High-end holidays: A look at some of the world’s most exclusive luxury destinations

Viceroy Bali. (Supplied)
Updated 10 January 2019

High-end holidays: A look at some of the world’s most exclusive luxury destinations

  • A list of luxurious travel spots
  • Destinations all over the world

DUBAI: Here are some of the world’s most luxurious holiday spots:

Fogo Island Inn, Newfoundland, Canada
From $1,493
Fancy a stay at the end of the world? This boutique hotel on a remote island isn’t easy to get to (quickest way: charter a helicopter), but it’s well worth the journey for the astonishing views and the opportunity — through a sponsorship program — to spend time with locals and really get to explore the area’s culture. Of course, that’s optional, you’re equally welcome to simply lounge around in one of the rooftop hot tubs as well. This really is a place for lovers of the outdoors and nature, though. Take advantage of the guided hikes and the knowledgeable, mostly local, staff and lose yourself in the sparse beauty and unique atmosphere of Fogo Island.

Viceroy Bali, Indonesia
From $818
Recently voted the world’s best resort by readers of Condé Nast Traveler, the Viceroy is situated in the “Valley of Kings,” close to Ubud, and offers jaw-dropping views of the gorgeous jungle landscape and wildlife that surrounds the 25-room resort. The private villas, spa, fine dining and acclaimed customer service combine to offer a truly spectacular experience that should appeal to romantics and adventurers alike, and has resulted in almost-unanimous top ratings for the Viceroy in online reviews.

Constance Moofushi, Maldives
From $1,300
This all-inclusive resort on a small private island is perfect for those looking for a beachside escape, especially watersport enthusiasts — the resort boasts its own house reef, but is also less than an hour’s boat ride from some of the best diving spots in the world. Constance Moofushi has 110 rooms, all with great sea views, although some are more equal than others, perched directly above the water. This isn’t a destination for culture vultures, but if you want to lounge around in the sun and sand, sampling some great food and drink, then this idyllic resort will take some beating.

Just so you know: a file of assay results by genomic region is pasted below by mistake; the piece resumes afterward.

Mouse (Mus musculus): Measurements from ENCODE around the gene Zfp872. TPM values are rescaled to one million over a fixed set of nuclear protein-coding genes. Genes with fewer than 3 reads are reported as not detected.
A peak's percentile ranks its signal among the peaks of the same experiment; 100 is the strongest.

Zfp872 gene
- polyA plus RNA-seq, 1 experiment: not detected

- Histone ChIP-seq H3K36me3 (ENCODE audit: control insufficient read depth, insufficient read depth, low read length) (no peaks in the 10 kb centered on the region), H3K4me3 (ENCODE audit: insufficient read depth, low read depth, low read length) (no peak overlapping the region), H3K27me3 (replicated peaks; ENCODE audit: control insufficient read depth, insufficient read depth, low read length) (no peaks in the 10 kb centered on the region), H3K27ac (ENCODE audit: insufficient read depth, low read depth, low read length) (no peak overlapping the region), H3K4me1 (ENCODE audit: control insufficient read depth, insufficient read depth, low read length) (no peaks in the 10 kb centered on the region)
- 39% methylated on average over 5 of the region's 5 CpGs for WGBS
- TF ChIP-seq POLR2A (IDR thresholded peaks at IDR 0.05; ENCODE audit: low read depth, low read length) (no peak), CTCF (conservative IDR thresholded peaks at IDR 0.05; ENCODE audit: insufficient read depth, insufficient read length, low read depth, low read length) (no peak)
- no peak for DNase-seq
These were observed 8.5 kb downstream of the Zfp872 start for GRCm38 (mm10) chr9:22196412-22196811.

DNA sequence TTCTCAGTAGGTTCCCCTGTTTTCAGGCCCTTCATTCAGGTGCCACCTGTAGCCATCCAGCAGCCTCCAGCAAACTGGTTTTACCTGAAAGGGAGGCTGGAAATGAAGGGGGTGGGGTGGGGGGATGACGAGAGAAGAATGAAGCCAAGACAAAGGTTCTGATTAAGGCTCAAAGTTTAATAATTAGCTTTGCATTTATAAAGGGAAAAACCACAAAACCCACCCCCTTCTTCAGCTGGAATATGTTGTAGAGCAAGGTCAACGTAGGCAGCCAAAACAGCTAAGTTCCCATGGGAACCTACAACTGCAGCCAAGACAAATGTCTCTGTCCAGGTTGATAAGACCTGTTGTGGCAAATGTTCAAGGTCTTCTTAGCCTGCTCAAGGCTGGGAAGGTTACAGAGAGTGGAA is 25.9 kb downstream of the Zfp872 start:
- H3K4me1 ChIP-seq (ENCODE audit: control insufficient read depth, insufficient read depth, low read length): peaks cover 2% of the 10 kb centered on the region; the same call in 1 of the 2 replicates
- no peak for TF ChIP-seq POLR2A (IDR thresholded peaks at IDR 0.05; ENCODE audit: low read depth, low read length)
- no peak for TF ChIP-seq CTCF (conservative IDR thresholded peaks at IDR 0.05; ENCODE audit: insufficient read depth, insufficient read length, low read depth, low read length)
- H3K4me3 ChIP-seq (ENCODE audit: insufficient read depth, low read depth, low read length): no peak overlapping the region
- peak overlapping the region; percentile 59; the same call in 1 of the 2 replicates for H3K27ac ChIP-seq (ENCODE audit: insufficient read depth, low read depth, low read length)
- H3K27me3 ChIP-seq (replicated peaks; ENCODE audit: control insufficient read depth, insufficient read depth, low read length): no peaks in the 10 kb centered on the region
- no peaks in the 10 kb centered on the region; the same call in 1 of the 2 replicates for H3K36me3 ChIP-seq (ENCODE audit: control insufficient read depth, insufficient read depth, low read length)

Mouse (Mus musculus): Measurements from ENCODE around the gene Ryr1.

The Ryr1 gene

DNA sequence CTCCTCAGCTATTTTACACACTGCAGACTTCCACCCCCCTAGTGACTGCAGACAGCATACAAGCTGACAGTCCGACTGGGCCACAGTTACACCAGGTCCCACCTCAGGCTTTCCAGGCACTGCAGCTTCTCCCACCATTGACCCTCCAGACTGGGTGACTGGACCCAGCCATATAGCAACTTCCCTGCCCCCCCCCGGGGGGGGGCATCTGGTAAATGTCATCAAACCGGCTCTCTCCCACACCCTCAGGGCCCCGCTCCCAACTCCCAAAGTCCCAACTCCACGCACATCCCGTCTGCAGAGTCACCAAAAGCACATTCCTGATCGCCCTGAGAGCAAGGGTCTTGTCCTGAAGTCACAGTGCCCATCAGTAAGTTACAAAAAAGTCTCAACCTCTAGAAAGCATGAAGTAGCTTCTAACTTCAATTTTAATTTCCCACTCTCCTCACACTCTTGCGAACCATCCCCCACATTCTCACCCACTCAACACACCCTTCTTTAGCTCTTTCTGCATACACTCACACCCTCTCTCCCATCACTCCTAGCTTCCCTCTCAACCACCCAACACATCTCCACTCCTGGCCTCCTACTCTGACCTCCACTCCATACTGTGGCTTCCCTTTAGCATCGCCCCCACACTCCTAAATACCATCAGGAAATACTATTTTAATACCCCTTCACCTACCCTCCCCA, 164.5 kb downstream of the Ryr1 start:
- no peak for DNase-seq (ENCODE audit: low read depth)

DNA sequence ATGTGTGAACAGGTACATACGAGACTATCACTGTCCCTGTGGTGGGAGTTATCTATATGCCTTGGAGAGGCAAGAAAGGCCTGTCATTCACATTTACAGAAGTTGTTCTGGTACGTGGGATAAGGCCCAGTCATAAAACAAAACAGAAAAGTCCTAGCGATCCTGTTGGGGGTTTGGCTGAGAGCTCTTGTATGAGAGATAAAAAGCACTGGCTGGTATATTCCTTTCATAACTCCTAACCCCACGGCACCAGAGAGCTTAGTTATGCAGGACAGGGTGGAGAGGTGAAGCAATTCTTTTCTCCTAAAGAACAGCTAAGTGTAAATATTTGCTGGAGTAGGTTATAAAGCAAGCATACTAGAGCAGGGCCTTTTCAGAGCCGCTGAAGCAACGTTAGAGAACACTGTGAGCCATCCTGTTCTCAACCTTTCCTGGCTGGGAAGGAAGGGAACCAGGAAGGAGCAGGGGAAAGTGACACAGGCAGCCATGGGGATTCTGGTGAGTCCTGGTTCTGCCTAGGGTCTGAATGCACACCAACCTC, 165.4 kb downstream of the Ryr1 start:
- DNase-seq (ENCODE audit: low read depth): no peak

Pikaia Lodge Galapagos, Ecuador
From $4,680 for 3 nights (minimum stay)
“Designed for the environmentally conscious, physically active and adventurous traveler,” according to its website, this beautiful destination is situated in every evolution fan’s favorite location, the Galapagos Islands, and offers a — for once non-clichéd — once-in-a-lifetime experience in one of the world’s most bio-diverse environments. The islands’ otherworldly landscapes are magnificent, and the 14-room Pikaia Lodge is perfectly placed (on top of two extinct volcanic craters, 450 meters above sea level) to afford guests the best possible views of them. Set in 31 hectares, including a private wild giant tortoise reserve, Pikaia Lodge claims to have its own mosquito-free microclimate.

Shangri-La Barr al Jissah Resort & Spa, Oman
From $233
This resort combines two hotels — Al Waha (262 rooms) and Al Bandar (198 rooms) — both with breathtaking views over the waters of the Arabian Gulf and the cliffs that enclose the resort’s beaches in its private inlet, accessed via a man-made tunnel through the mountains. Snorkel in the turquoise sea and track sea-turtles, or simply lounge on some of the finest beaches in the Gulf. For the more adventurous, there are plenty of opportunities, from kite-surfing and kayaking to jet-packing. The resort boasts nine restaurants as well as an art gallery, and shops selling local crafts. Those in search of pampering should visit CHI, The Spa, which offers a vitality hydro pool, herbal steam room and an ice fountain, alongside its 12 treatment villas. This is luxury at a bargain price.

Necker Island, British Virgin Islands
From $77,500 per night for exclusive use